The Biden-Harris Administration has recently appealed to Congress for an additional $16 billion in funding to support the childcare sector. This request comes after the expiration of the pandemic childcare stabilization fund on September 30.
Emergency Supplemental Funding Request
Part of a larger emergency supplemental-funding request, the administration is seeking approximately $55 billion in funding to address various domestic crises. Alongside the childcare sector, this proposal includes funding requests for disaster response programs, affordable high-speed internet, energy assistance, and efforts against fentanyl.
Extending Childcare-Stabilization Funding
The core focus of the request is to extend the childcare-stabilization funding for an additional year. By doing so, the administration hopes to assist in keeping childcare providers financially stable. This extension aims to mitigate the risk of providers closing down or raising costs for families.
The "Child-Care" Cliff
On September 30, the United States reached a critical point in childcare funding, referred to as the "child-care" cliff. At this juncture, the government's $24 billion funding allocated to child-care providers under the 2021 American Rescue Plan expired. Consequently, many centers faced challenges in retaining workers and covering essential expenses like rent and utilities.
Future Challenges for Childcare Providers
Moving forward, offering affordable childcare may become increasingly difficult for providers, a burden that parents already struggle with. Lack of additional funding has forced providers to make tough decisions such as employee layoffs or program closures.
While several states have enacted legislation to provide more financial support for child care in the past year, advocates and providers express that nothing can replace the lost federal funding.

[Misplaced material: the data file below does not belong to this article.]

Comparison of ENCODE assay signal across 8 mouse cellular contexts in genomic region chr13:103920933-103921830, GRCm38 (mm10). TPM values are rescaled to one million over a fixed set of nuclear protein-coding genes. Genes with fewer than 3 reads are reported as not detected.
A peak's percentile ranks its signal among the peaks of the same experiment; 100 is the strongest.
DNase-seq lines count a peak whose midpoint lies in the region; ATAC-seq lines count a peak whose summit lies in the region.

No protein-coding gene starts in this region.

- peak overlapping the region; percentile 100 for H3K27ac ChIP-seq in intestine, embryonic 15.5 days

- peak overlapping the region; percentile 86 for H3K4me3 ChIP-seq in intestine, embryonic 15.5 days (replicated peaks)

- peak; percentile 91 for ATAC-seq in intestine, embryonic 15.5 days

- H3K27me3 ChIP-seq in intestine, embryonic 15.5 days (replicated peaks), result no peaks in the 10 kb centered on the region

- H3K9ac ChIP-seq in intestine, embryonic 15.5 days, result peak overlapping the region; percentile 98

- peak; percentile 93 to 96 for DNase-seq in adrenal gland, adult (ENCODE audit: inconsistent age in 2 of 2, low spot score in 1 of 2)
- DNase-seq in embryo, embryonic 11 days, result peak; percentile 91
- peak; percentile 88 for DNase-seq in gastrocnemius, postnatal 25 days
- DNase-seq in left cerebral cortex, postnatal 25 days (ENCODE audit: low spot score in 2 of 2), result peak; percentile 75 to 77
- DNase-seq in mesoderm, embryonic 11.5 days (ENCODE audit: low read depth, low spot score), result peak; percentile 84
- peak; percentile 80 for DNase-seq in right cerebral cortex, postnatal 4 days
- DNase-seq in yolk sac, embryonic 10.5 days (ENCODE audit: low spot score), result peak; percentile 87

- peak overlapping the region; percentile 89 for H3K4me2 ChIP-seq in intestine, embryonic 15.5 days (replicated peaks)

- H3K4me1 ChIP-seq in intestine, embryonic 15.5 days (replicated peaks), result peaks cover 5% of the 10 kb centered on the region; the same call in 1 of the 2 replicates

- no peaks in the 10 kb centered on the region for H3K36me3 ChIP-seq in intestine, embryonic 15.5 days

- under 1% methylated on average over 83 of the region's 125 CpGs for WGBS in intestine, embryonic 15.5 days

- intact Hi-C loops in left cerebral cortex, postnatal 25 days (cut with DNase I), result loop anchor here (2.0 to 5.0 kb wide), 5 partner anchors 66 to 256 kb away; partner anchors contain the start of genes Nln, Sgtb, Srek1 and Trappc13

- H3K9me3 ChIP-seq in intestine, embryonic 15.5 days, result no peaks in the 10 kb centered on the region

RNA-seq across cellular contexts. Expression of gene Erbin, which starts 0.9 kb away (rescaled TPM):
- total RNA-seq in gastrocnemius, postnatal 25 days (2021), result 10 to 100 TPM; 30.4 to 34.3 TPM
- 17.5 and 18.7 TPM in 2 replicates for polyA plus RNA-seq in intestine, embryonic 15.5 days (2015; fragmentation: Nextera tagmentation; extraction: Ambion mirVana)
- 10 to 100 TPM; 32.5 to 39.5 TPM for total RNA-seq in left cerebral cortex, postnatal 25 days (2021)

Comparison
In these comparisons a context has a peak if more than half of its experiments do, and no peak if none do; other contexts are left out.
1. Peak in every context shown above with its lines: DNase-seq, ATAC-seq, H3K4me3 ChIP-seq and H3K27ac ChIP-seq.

The Impact of Expired Pandemic-Era Funding on Child Care
Child-care centers and programs in various states, including Pennsylvania and Wisconsin, have unfortunately been forced to shut down. This concerning development was highlighted by Julie Kashen, the director of women's economic justice at the Century Foundation, a reputable think tank in New York known for its left-leaning stance. With the sector already facing challenges in finding qualified child-care workers, the situation is becoming increasingly precarious.
In western North Carolina, the Southwestern Child Development Commission—an esteemed nonprofit organization dedicated to early education—recently made the difficult decision to close seven of its agency-operated programs. As of October 31, these programs will cease to operate. The announcement cited a lack of sufficient resources from the agency to complement the state rate as the primary reason behind this heartbreaking decision. Despite raising tuition rates on October 1, the new rates provided little relief to the rural counties where these vital programs were located.
According to Kashen, the United States has effectively plummeted off the child care cliff—a sudden end to the federal funds that previously provided stability to the sector. In a statement, Kashen emphasized the urgent need for Congress to pass emergency funding, as outlined in the Administration's supplemental budget request. This funding is essential not only for the well-being of children and families, but also for maintaining a strong labor market and promoting economic prosperity that stems from investing in care.
The rising cost of childcare is placing an unbearable burden on parents. Explore our calculator tool to track childcare expenses in your area.
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